Actor Says Manny Pacquiao Extorted Him

     LOS ANGELES (CN) – Boxing champ Manny Pacquiao extorted and threatened a man to avoid paying him $8.6 million for helping to set up his title fight with Floyd Mayweather Jr., the waiter-actor claims in court.
     Gabriel Rueda aka Gabriel Salvador sued Pacquiao, his trainer Freddie Roach, CBS, and Showtime Entertainment on Wednesday in Superior Court. He also sued Keith M. Davidson, an attorney whom he describes as a go-between in his dispute with Pacquiao.
     Rueda, whose acting name is Gabriel Salvador, says he waited on CBS President Les Moonves while working at Craig’s restaurant in West Hollywood and told Moonves he could introduce him to Freddie Roach.
     Moonves is a regular at the restaurant, and Rueda says they two bonded over their mutual love of boxing.
     Rueda’s son trained at a Hollywood gym owned by Roach. Rueda says in the lawsuit that he arranged a meeting between Roach and Moonves, with an agreement that he would get 2 percent of gross fight proceeds paid to CBS, Showtime Network, Pacquiao and Roach.
     Rueda says he gave CBS and its subsidiary Showtime Network “an ‘in’ to the most coveted and lucrative matchup in boxing history by introducing Moonves to Manny Pacquiao’s trainer and confidant Freddie Roach.”
     He claims he “helped Roach and Pacquiao land the biggest payday of their careers,” but when he asked for his 2 percent fee, they threatened to destroy his acting career and have him fired from his job at the restaurant.
     “Roach and Pacquiao’s corrupt advisors would rather resort to coercion than pay,” Rueda says in the complaint.
     Mayweather beat Pacquiao by unanimous decision on May 2, 2015. The fight proved controversial after fans learned Pacquiao had badly injured his shoulder days before the fight, leading many to say it never should have been happened but was held only due to the enormous amount of money tied to it.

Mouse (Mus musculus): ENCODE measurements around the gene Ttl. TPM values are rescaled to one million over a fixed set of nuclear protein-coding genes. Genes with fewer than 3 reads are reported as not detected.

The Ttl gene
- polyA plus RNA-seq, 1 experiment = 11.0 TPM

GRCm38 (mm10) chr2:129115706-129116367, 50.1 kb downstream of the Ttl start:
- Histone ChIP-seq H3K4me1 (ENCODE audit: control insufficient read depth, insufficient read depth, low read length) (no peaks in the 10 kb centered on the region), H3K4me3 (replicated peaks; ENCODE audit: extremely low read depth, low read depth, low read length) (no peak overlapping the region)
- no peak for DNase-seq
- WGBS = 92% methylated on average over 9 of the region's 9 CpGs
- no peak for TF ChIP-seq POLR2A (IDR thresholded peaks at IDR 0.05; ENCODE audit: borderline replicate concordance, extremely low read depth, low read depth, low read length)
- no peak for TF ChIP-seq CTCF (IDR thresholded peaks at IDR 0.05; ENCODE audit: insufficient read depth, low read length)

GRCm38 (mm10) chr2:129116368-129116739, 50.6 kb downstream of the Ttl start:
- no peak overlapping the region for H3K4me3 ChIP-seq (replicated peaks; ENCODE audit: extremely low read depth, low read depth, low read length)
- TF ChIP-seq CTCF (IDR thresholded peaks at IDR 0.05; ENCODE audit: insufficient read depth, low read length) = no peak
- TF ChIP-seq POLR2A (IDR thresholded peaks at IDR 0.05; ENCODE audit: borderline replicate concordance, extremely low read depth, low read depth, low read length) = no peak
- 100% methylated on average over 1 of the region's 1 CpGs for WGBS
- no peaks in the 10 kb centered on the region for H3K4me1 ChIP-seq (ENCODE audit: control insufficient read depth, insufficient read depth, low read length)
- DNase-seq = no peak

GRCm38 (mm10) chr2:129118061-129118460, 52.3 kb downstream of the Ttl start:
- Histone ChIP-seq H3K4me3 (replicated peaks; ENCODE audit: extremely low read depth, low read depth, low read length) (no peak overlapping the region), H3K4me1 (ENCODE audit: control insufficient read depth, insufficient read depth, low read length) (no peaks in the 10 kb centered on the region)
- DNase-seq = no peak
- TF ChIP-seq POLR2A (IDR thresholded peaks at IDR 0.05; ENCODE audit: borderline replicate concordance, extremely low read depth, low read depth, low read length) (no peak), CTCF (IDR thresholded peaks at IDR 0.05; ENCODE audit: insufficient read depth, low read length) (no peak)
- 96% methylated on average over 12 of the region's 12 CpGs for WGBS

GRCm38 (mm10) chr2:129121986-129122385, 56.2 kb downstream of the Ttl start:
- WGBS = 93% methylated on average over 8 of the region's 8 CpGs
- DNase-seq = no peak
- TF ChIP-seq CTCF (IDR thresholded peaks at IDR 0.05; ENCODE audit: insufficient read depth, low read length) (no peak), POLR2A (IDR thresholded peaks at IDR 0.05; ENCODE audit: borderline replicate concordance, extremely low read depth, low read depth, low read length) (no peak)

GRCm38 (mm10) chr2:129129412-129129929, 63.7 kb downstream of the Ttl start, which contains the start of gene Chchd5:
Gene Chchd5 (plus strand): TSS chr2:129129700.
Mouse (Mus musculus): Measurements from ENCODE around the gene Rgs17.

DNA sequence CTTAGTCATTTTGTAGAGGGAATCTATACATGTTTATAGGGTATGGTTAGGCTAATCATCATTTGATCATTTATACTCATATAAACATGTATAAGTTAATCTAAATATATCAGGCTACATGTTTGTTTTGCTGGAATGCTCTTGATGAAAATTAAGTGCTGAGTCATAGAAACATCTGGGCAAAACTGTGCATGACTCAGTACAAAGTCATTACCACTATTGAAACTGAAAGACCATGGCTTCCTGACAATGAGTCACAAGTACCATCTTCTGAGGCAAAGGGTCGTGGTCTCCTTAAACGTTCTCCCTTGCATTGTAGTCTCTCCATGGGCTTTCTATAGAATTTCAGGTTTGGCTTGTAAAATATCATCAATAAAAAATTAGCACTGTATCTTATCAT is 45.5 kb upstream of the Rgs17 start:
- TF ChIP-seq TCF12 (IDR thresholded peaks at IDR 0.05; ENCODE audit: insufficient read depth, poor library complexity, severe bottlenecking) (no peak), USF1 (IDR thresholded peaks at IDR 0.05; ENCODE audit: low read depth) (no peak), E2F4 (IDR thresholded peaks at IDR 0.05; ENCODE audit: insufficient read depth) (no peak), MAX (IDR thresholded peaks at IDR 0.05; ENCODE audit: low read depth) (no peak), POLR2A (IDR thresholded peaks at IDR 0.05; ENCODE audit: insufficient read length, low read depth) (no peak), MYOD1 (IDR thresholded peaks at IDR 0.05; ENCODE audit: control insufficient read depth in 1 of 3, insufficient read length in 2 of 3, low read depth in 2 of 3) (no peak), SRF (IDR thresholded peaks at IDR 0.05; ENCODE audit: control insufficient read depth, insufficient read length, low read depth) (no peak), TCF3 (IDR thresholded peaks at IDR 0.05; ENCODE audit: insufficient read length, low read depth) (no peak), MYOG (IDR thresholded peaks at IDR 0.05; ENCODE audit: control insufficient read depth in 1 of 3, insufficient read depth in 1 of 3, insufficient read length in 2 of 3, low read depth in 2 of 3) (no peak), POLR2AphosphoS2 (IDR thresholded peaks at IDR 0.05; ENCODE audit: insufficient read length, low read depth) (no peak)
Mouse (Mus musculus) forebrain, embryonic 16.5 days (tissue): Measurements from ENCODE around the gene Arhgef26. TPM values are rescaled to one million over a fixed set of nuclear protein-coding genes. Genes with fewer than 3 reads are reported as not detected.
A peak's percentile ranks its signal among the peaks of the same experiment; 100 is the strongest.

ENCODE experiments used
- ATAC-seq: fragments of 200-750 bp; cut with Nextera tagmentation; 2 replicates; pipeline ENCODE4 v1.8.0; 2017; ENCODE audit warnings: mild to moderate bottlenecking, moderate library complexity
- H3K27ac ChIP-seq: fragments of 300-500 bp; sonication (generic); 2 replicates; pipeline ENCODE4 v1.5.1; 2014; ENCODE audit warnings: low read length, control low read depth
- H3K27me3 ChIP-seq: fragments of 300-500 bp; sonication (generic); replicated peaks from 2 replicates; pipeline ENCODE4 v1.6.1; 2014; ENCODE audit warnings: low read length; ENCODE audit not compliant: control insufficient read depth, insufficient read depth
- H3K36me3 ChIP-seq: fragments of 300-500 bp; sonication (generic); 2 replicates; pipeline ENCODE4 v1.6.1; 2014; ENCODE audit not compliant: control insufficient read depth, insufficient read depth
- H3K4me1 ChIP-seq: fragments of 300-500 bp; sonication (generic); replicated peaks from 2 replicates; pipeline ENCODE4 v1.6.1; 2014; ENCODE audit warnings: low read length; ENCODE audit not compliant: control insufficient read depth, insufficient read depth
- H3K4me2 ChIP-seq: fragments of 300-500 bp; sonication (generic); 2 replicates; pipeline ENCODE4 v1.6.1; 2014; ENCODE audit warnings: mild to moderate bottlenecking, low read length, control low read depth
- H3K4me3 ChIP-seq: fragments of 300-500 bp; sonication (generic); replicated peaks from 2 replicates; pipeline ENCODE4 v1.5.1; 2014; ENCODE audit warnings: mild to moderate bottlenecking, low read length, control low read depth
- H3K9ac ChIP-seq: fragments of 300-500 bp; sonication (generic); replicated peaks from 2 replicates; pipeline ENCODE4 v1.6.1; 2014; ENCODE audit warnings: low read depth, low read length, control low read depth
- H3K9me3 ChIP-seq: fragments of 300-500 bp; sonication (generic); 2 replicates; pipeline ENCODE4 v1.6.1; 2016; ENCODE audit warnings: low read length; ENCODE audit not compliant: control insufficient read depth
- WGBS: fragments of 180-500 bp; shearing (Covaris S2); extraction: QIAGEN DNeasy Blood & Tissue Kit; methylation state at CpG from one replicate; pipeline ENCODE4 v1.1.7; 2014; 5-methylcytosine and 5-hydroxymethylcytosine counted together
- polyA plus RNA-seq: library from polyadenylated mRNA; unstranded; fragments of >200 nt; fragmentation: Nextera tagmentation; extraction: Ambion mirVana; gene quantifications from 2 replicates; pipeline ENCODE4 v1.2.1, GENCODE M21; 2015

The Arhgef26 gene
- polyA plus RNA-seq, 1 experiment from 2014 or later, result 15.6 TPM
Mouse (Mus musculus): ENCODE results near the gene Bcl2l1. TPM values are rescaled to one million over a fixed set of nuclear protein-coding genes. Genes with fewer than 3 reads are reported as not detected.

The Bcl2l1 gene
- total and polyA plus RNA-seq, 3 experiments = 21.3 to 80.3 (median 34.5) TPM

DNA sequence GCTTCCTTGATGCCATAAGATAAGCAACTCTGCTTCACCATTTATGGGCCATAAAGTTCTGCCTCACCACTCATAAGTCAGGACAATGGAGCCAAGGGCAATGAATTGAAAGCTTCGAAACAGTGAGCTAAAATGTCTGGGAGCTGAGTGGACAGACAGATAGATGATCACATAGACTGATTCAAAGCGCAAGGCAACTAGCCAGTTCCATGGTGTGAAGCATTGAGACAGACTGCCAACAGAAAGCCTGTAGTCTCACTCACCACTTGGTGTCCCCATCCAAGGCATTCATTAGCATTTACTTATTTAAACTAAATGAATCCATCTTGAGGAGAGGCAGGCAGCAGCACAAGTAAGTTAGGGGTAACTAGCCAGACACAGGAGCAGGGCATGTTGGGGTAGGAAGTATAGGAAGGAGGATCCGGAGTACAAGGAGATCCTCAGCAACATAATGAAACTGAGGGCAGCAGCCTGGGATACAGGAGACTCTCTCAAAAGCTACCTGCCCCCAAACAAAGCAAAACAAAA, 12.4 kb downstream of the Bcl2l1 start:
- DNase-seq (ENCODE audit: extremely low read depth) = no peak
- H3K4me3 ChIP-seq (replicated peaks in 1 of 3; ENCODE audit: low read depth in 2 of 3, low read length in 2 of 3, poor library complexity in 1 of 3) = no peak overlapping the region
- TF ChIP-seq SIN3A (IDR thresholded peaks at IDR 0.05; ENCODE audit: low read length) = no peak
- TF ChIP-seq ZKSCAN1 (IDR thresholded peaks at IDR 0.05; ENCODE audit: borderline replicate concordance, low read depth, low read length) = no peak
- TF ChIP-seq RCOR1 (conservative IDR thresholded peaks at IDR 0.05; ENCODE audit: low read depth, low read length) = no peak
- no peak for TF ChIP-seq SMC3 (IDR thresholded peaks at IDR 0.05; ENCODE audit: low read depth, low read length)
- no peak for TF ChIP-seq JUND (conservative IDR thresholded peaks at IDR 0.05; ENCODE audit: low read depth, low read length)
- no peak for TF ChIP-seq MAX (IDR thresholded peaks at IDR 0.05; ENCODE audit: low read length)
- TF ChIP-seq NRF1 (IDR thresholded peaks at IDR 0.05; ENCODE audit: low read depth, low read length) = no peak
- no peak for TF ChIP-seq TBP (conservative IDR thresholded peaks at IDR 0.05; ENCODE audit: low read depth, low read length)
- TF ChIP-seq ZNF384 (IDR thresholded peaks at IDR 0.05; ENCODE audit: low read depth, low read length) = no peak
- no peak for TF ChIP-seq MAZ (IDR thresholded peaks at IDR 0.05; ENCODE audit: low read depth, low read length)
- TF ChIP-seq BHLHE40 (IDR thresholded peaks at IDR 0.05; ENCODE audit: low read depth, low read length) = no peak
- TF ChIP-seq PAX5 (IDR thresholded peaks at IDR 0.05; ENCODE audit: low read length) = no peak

The fight generated more than $430 million for Pacquiao and CBS, and Rueda says at least five major media outlets reported the fight would not have happened but for Rueda’s efforts.
     Mayweather had vowed never to negotiate with Pacquiao’s manager Bob Arum of Top Rank Boxing, but Rueda says Roach’s eyes lit up when he asked if he would be willing to meet with Moonves to discuss a Pacquiao-Mayweather title fight.
     Rueda says Roach told him he would make a lot of money for helping make the fight happen, and that Roach and Moonves both agreed that he would earn a finder’s fee of 2 percent of the gross proceeds earned by Pacquiao, Roach, CBS and Showtime.
     After the fight, Moonves claimed CBS and Showtime did not make money on the fight, despite reporting a significant revenue increase for the quarter largely, driven by fight proceeds, Rueda says.
     He says Keith Davidson, an attorney for Pacquiao and Roach, offered to pay him $50,000 “tax-free” to settle the finder’s fee, and get a talent agency to find him more acting jobs, and that if he did not accept the offer and sign a release, he would lose his job at Craig’s and “never work as an actor in this town again.”
     Rueda says he called his boss at the restaurant and confirmed that Davidson contacted Craig’s, and that the restaurant would fire him if he did not accept the offer, because it did not want to lose Moonves as a regular customer.
     He says Roach also sent thugs from his gym to harass and intimidate him, slash his car tires, make homophobic slurs, and engage in other threatening and intimidating behavior, which made him fear for his safety and ability to provide for his family.
     Rueda says he filed a complaint with Los Angeles police, and that police involvement likely is the only reason he still has his job at Craig’s.
     “He’s just a little guy, a waiter and an actor, dealing with people making $60 million a year and corporations who don’t care about him,” Rueda’s attorney Amman Khan told Courthouse News.
     Even when no contract is in place, California law requires that a finder’s fee be paid when someone arranges a deal that results in financial gain, Khan said.
     Although Moonves made promises to Rueda, Khan said he is not a defendant, because he did not make money from the fight, but CBS and Showtime did, as did Pacquiao and Roach.
     Rueda seeks $8.6 million, and punitive damages, for fraud, extortion, unjust enrichment, emotional distress, breach of contract, and common count for work, labor and services.
     Rueda has acted in several television productions, mostly in supporting roles, according to industry website imdb.
     A spokesman for CBS had no comment Thursday.
     Pacquiao’s and Roach’s publicist Fred Sternburg did not return a call seeking comment.

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